• relationship between blood glucose levels and diabetes in a patient
  • when a man-made product, such as a drug, interacts with a naturally occurring substance, such as blood
  • use of the natural disinfecting properties of sunlight.
Enquiry 3:  additional steps
According to the guidelines, a claim that focuses on use of a natural principle must also include additional elements or steps to show that the inventor has practically applied or added something significant to, the natural principle itself.  However, if the elements or steps do not integrate the natural principle and are merely appended to it, then that would not be sufficient for patentability.  Examples of situations where patentability would not be satisfied include:
  • a claim to diagnosing an infection that recites the step of correlating the presence of a certain bacterium in a person’s blood with a particular type of bacterial infection with the additional step of recording the diagnosis on a chart would not be patentable because the additional step of recording the diagnosis on a chart is extra-solution activity unrelated to the correlation.
  • adding steps to a natural biological process that only recite well-understood, routine, conventional activity previously engaged by researchers in the field. 
  • a combination of steps that amounts to nothing significantly more than an instruction to doctor’s to apply applicable laws when treating their patients.
  • a claim that covers known and unknown uses of a natural principle and which can be performed through any existing or future-devised machinery, or even without any apparatus lack features sufficient for patentability.
  • additional limitations that are necessary for all practical applications of the natural principle, such that everyone practicing the natural principle would be required to perform those steps or every product that natural principle would be required to include those features.
  • a machine or transformation that is merely nominally, insignificantly, or tangentially related to the steps or elements, e.g., data gathering or data storage would not show integration.  For example, a machine that is simply incidental to execution of the method (using a computer as a counter balance weight and not as a processing device) rather than an object that implements the method or a transformation that involves only a change of position or location of an object rather than a change in state or thing does not show that these additional features integrate the natural principle into the invention as they are incidental to the claimed invention.
Practical Example
To put the above principles in context, the guidelines offer clear examples of diagnostic claims that would and would not meet the test for patentability.
One example related to a method for determining the likelihood of developing arthritis and the guidelines state:
  • A method comprising the steps of obtaining a sample form a patient, measuring a biomarker and determining the likelihood of developing arthritis will not meet the test for patentability
  • The above method further comprising the use of a positive marker will also not meet the test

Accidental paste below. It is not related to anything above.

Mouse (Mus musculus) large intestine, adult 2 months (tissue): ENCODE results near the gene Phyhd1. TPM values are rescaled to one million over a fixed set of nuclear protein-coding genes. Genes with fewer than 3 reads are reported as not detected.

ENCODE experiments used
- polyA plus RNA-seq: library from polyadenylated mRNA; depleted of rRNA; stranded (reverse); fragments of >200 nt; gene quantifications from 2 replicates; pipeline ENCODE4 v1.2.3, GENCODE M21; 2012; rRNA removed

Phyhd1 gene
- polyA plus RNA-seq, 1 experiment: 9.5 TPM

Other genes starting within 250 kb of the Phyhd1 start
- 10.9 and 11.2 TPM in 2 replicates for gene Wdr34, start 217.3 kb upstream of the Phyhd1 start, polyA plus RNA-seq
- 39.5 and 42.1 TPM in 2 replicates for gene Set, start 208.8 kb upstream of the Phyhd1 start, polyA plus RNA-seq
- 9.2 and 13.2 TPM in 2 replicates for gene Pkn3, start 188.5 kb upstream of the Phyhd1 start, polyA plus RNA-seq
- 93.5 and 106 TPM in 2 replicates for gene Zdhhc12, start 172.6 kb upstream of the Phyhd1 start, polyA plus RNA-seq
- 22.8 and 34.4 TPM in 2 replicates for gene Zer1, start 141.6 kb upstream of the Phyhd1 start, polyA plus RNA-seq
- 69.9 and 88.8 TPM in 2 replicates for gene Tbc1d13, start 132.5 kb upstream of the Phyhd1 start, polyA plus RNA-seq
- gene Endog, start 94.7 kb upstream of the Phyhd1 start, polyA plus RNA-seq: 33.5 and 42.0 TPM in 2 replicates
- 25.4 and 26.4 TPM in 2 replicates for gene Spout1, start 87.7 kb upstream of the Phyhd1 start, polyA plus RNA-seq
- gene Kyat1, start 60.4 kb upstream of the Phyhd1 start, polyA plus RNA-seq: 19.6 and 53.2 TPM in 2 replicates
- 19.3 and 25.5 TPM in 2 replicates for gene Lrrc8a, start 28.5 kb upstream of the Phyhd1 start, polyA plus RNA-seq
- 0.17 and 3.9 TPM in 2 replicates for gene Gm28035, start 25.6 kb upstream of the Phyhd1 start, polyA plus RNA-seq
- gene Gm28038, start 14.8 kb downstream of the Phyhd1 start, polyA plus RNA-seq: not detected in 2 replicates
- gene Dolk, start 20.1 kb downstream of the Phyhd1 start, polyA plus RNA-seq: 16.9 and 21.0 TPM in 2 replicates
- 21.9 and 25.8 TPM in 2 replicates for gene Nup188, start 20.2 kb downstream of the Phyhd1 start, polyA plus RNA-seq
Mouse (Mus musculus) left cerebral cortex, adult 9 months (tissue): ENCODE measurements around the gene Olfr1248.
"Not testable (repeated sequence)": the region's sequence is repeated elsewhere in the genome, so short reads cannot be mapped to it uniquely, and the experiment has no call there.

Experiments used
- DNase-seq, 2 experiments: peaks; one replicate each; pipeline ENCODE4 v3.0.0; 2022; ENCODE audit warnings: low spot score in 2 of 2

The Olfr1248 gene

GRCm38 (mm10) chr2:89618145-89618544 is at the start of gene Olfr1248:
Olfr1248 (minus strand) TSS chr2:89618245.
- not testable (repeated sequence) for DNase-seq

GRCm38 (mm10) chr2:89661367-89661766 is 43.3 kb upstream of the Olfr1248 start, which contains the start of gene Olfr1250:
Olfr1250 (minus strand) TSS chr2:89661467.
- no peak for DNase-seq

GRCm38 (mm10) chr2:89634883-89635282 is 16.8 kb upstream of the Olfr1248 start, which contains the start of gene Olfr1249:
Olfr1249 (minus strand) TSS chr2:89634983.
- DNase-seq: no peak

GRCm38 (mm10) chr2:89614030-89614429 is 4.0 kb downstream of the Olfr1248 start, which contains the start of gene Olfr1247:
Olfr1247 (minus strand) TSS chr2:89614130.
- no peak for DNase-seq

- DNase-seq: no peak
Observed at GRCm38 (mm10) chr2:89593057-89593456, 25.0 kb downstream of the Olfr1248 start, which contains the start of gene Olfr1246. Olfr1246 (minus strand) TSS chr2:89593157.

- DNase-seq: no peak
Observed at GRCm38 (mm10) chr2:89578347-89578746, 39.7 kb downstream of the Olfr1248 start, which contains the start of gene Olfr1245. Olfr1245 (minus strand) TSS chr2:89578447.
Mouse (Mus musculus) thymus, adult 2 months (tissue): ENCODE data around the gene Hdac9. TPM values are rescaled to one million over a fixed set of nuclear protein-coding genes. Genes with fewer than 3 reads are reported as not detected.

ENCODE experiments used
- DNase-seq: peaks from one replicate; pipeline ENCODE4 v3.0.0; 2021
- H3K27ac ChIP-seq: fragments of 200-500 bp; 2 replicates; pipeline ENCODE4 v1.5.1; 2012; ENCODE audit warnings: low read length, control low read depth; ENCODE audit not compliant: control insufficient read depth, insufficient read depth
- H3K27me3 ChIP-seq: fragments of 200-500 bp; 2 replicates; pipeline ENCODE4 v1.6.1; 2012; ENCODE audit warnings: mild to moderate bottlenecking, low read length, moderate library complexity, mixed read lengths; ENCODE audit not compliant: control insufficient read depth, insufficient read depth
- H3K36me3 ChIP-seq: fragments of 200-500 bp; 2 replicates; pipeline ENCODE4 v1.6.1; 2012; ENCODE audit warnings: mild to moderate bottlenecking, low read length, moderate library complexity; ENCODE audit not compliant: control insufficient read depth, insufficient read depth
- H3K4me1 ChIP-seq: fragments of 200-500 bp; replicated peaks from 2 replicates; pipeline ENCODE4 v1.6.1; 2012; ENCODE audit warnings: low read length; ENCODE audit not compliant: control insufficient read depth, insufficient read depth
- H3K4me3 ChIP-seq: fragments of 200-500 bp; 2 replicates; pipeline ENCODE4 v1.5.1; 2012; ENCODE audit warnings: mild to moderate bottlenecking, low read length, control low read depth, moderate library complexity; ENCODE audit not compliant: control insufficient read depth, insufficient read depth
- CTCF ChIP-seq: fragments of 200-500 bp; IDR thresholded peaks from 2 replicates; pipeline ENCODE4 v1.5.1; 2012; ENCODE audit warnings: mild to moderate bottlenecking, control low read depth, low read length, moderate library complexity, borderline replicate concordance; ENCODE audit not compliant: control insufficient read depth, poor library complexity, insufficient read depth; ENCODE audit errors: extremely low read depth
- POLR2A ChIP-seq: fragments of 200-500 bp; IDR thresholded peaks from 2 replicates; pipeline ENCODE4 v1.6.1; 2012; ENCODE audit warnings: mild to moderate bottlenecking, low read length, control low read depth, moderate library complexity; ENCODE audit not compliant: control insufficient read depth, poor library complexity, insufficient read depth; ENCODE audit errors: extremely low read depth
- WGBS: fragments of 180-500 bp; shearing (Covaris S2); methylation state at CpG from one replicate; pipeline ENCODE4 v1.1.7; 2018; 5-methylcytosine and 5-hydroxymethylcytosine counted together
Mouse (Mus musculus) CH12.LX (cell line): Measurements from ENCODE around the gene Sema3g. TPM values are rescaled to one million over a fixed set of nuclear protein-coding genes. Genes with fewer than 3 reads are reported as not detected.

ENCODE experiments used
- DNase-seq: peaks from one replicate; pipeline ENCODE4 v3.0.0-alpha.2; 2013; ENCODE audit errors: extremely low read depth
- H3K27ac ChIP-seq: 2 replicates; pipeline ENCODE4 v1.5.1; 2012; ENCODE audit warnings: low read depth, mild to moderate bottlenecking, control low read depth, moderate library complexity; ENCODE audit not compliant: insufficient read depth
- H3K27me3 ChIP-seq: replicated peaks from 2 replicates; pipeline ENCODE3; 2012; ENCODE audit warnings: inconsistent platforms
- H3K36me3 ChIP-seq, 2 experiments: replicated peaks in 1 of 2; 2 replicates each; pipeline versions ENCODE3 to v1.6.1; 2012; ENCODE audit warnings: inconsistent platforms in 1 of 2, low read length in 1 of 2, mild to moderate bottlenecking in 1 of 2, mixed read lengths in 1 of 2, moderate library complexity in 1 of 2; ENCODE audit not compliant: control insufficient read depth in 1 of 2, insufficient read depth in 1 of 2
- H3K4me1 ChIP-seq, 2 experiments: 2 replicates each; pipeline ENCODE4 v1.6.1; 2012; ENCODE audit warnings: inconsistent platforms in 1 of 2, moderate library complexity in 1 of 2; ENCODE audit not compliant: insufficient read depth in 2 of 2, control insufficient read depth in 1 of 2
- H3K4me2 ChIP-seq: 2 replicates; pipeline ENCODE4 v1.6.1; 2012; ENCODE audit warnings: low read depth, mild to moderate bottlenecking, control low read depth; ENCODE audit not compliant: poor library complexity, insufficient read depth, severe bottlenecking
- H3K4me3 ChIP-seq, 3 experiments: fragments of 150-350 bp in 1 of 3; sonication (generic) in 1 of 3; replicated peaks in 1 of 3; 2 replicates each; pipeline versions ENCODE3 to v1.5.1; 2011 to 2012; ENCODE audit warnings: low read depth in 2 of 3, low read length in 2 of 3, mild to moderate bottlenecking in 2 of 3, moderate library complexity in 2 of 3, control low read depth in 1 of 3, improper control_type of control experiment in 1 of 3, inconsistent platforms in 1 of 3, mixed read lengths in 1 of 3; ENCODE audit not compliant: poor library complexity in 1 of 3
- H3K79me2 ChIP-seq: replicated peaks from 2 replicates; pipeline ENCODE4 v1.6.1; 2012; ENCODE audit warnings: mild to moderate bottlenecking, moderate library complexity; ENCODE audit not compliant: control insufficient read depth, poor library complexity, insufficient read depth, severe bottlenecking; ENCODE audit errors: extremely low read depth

• A method which involves the use of a novel and non-obvious antibody to measure the biomarker will meet the test
  • A method which that requires the biomarker to be measured using a combination of two assays that are “not routinely used together” will meet the test.
What method claims are still patentable?
  • Methods or processes that recite clear steps that go beyond those that are obvious, already in use or purely conventional will be patentable.
  • Claim to a new drug or a new ways of using an existing drug will still be patentable.  It remains to be confirmed in the Courts but it is at least arguable that a “new way of using an existing drug” which involves the identification of new treatment indications for a known drug and to new dosing regimens for a known drug would continue to be patentable.
  • Steps of a method that are seen as requiring substantial computer programming and so could not simply by performed by human kind satisfy the criteria of patentable subject matter (per Ultramercial LLC v Hulu LLC Fed Cir 2011).  Therefore, one strategy is to include “determining” steps that cannot be implemented with a paper and pencil analysis.
  • Claims that recite particular steps that distinguish the invention from the mere application of a law of nature will remain patentable.  For example, a claim based on treating a psychiatric behavioural disorder by treating the patient to a source of white light can be made patentable by reciting additional steps that of manipulating the light and positioning the patient for light exposure.
  • Claims that incorporate an administration step (e.g. immunizing a patient) appear to move the claim from a principle to an application and therefore satisfies patentable subject matter (as per Classen v Biogen Idec Fed Cir 2011).
  • Claims directed to a method of therapy rather than method of diagnosis would have more chance of meeting patent eligibility criteria.  For example, a claim to a method of treating a patient with a particular dosage of drug (thiopurine) wherein the patient was previously diagnosed.
  • Claims that include use of truly novel apparatus or method of analysis for data acquisition or a novel reagent (this can include an isolated DNA as recently affirmed by the Federal Circuit in Myriad in August this year), should still be patentable.